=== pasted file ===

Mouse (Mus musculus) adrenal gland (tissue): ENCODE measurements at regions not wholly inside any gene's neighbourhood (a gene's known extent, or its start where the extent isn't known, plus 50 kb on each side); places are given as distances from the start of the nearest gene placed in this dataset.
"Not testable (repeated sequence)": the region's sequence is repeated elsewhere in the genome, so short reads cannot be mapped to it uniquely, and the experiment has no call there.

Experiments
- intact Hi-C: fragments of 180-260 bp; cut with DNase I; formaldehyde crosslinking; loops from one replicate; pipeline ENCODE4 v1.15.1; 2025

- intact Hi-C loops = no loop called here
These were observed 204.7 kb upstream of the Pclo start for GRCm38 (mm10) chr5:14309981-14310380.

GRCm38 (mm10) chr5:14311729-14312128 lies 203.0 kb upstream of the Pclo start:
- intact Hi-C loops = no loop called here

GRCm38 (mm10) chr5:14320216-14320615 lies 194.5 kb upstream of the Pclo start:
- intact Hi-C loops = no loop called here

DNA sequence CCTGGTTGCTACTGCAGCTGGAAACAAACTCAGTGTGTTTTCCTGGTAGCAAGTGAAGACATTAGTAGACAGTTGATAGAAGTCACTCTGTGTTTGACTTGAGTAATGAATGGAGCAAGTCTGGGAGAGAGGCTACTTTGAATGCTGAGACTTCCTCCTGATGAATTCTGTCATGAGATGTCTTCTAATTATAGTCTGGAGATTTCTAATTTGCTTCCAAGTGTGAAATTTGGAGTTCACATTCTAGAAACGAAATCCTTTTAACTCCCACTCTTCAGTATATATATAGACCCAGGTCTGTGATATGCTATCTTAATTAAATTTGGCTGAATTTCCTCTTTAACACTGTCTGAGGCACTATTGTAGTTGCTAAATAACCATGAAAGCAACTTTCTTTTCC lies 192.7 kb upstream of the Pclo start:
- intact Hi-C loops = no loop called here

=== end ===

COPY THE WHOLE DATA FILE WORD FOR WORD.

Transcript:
Mouse (Mus musculus) adrenal gland (tissue): ENCODE measurements at regions not wholly inside any gene's neighbourhood (a gene's known extent, or its start where the extent isn't known, plus 50 kb on each side); places are given as distances from the start of the nearest gene placed in this dataset.
"Not testable (repeated sequence)": the region's sequence is repeated elsewhere in the genome, so short reads cannot be mapped to it uniquely, and the experiment has no call there.

Experiments
- intact Hi-C: fragments of 180-260 bp; cut with DNase I; formaldehyde crosslinking; loops from one replicate; pipeline ENCODE4 v1.15.1; 2025

- intact Hi-C loops = no loop called here
These were observed 204.7 kb upstream of the Pclo start for GRCm38 (mm10) chr5:14309981-14310380.

GRCm38 (mm10) chr5:14311729-14312128 lies 203.0 kb upstream of the Pclo start:
- intact Hi-C loops = no loop called here

GRCm38 (mm10) chr5:14320216-14320615 lies 194.5 kb upstream of the Pclo start:
- intact Hi-C loops = no loop called here

DNA sequence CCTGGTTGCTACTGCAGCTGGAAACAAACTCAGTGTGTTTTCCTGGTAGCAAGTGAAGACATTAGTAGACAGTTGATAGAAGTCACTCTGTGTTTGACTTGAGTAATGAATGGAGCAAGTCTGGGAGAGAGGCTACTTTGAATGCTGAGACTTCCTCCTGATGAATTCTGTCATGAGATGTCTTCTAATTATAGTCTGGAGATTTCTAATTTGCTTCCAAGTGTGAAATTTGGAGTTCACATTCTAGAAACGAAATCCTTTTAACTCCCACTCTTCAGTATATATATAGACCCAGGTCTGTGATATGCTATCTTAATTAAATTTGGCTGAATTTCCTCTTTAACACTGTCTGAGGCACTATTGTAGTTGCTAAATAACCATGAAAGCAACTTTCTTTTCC lies 192.7 kb upstream of the Pclo start:
- intact Hi-C loops = no loop called here